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CMC Jaguar C-Type - 1953 Le Mans 24 Hours - #20 1:18

CMC Jaguar C-Type - 1953 Le Mans 24 Hours - #20 1:18 (CMC194)


In Stock despatched Monday

Product Information

CMC 1:18 diecast model of the #20 Jaguar C-Type as driven by Roger Laurent and Charles de Tornaco in the 1953 Le Mans 24 Hours.

For the 1953 running of the 24 Hour Le Mans event, Jaguar wanted a back-up for the three-car factory team. Ecurie Francorchamps was founded in 1952 by Jacques Swaters. William Lyons was impressed with the way the team organised itself, and so decided that they would run a fourth car in the race.

The car, which was little more than a standard, over-the-counter C-Type, finished the race in ninth position, an impressive result. So much so that Lyons despatched the team to complete the remaining races of the season in Spa and the Nurburgring.

At the end of the season, chassis XKC 047 went back to Coventry for a new engine, Weber carbs, and the revised suspension of the factory lightweight cars. It was eventually passed to Dunlop as a test and development vehicle. It raced until 1959, and in 1963 it was acquired by Guy Griffith. Griffith paid £635 for the car, and used it for track days and hill climbs. It remained in the family for more than 50 years until it was sold at auction in 2016 after Guy passed away. It fetched almost £6 million. A mere 1000 examples of this version will be produced.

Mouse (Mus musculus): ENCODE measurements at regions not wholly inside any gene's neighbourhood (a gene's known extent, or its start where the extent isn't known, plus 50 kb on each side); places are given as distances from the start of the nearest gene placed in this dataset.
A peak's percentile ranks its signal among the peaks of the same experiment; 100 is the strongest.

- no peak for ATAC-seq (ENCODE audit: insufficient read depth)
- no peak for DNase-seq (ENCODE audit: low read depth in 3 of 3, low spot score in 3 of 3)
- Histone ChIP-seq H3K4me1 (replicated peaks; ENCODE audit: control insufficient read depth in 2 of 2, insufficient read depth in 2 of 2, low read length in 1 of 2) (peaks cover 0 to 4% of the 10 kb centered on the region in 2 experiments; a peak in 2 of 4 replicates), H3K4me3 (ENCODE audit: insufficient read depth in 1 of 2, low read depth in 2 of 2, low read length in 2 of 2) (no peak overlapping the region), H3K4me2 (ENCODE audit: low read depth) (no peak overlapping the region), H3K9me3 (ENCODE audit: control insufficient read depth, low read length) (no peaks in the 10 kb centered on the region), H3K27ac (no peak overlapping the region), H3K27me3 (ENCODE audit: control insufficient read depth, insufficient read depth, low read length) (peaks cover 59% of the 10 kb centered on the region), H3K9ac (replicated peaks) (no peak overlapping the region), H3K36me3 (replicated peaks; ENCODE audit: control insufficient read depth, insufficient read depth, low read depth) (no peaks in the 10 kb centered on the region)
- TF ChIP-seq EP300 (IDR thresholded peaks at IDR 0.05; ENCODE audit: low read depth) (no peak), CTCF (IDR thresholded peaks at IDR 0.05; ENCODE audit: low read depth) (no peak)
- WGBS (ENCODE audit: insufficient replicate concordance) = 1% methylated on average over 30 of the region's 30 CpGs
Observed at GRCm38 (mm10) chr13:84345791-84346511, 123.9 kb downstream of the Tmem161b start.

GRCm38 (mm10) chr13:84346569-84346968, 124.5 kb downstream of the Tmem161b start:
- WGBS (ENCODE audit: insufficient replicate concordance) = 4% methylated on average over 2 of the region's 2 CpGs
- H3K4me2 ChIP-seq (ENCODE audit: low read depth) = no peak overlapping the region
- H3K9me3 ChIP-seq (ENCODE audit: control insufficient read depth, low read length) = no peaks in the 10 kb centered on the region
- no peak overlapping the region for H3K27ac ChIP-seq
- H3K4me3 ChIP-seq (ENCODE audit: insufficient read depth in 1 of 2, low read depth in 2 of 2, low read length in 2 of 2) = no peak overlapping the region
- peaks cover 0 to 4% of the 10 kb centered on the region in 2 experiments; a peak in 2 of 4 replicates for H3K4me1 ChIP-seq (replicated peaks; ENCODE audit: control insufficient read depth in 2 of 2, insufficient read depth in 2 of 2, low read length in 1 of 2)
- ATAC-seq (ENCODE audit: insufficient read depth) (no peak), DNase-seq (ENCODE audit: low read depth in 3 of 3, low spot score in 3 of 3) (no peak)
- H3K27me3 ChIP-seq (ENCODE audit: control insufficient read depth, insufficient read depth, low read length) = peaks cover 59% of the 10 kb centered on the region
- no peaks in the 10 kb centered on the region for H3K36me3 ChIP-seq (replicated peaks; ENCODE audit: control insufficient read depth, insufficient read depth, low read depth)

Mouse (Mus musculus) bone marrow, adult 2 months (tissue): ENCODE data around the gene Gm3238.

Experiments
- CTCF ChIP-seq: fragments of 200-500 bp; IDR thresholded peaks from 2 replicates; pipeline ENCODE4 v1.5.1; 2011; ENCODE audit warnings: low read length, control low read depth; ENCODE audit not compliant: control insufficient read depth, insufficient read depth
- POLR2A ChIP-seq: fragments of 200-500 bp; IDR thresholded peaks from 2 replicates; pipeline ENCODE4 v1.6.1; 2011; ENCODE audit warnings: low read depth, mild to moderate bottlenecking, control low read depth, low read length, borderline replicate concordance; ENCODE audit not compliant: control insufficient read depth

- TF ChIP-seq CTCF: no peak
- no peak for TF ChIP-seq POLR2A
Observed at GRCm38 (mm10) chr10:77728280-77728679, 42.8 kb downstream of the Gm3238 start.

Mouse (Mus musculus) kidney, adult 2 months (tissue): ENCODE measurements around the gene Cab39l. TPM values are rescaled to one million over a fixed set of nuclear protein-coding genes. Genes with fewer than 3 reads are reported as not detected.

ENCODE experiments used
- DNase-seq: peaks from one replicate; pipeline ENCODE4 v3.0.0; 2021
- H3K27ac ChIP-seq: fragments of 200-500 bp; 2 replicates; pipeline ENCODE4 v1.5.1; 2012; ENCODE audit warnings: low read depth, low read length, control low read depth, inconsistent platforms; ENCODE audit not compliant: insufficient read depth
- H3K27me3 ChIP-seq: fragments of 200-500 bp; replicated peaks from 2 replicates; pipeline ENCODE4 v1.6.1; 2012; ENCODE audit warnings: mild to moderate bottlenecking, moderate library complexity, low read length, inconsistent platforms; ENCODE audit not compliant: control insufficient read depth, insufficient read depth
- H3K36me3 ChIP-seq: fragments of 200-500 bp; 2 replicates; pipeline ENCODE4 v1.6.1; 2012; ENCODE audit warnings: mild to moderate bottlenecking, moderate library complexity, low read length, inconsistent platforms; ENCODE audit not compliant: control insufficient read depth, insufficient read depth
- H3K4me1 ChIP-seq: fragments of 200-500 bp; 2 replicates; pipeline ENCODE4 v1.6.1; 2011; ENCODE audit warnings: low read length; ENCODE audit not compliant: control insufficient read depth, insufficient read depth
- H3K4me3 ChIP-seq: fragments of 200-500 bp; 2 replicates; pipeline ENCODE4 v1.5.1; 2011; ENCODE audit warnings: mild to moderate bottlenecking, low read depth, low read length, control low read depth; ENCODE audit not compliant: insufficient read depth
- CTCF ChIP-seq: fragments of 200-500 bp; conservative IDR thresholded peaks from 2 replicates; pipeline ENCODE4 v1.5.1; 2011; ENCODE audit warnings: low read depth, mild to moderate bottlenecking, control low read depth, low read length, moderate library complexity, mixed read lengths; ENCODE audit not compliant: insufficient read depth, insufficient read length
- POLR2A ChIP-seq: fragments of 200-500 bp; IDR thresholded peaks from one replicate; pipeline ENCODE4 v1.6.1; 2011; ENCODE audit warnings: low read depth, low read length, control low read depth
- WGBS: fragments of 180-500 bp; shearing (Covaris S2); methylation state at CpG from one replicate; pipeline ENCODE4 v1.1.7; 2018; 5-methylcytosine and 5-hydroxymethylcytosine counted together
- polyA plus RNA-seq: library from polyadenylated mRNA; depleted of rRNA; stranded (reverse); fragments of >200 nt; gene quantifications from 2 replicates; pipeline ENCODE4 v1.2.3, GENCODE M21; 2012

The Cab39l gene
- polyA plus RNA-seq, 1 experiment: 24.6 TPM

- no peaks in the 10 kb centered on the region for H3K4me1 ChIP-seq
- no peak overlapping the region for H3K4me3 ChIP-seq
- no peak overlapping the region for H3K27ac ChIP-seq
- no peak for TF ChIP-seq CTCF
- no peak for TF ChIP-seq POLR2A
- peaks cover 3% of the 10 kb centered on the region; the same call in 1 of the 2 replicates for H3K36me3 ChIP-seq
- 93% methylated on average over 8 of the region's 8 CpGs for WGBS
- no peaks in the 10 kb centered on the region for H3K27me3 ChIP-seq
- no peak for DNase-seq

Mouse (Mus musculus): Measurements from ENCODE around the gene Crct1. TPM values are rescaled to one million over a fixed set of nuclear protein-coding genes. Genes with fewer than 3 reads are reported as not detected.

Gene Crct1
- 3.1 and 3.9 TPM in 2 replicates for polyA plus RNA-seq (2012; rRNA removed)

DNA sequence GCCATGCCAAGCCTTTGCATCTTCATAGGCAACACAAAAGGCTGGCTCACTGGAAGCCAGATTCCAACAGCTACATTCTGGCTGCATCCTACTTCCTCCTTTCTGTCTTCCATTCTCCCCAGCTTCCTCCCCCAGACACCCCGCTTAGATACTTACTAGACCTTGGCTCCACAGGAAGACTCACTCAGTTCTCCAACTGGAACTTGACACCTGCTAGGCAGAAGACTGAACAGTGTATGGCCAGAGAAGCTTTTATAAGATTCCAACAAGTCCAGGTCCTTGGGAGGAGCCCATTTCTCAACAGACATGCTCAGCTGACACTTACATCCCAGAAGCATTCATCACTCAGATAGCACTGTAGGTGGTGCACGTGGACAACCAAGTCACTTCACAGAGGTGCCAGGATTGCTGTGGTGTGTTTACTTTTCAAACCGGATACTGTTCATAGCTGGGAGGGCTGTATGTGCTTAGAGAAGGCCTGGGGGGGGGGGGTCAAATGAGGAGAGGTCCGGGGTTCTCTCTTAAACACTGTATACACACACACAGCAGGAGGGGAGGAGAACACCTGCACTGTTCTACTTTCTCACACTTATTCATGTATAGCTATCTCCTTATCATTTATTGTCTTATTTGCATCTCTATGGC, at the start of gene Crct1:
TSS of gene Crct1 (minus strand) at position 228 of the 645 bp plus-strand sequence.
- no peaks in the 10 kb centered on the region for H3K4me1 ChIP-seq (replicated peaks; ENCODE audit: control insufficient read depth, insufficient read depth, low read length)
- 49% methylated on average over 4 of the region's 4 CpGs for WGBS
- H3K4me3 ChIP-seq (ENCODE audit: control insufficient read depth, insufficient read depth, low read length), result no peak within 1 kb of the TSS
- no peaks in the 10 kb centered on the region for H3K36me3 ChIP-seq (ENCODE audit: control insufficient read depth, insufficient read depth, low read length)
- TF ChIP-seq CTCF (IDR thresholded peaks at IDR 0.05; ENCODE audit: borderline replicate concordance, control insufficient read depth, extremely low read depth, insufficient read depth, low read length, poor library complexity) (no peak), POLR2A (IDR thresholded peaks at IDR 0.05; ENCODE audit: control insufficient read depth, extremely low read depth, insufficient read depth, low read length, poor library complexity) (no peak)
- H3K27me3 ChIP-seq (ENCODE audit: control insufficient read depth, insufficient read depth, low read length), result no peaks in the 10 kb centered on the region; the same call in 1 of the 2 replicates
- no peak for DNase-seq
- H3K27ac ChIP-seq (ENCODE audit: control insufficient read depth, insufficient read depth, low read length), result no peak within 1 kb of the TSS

Obviously, as you’d expect, the doors and bonnet open, but not like they do on your average 1:18 model. On the Jaguar, the hinge mechanisms are simply scaled-down versions of those on the real car. The engine, of course, is faithfully reproduced, as is the exhaust system, the cooling system and the fuel and oil piping.

The front axle and suspension are made from metal. So is the rear axle, roll bar, longitudinal torsion-bar suspension, and so on. The hand-made radiator is fashioned from stainless steel. And both the fuel and oil-filler caps hinge just as they do on the real car. The wheels are perfectly crafted with stainless steel spokes and nipples on alloy rims. The wheels are held in place with threaded locking nuts. The interior is trimmed in genuine leather.

Nobody in the model business comes close to being able to incorporate this level of detail into their replicas. We’ve been saying this for a number of years, but we still think that, for what they offer, CMC’s subjects are the best value models in the business.

They take attention to detail, verisimilitude and craftmanship to a totally new level. Most 1:18 replicas, these days, are made from 100 parts or less. The most detailed might consist of 200 parts. CMC tell us that it takes more than six hours of an experienced model maker’s time to put together the C-Type’s required 1,555 parts.

We’re not suggesting a CMC replica is cheap. Clearly their models are relatively expensive, and beyond the reach of many collectors. But what CMC offers for the money is still unbelievable. We firmly contend that in the years to come, when CMC has stopped making models, their replicas will be heralded as masterpieces of a bygone era. Like a Vacheron Constantin clock or a Chippendale drawing-room desk. Whether you’re a classic car fan, a model collector, or just somebody with an eye for an investment, you’ll never regret becoming the owner of one of CMC’s miniature masterpieces.


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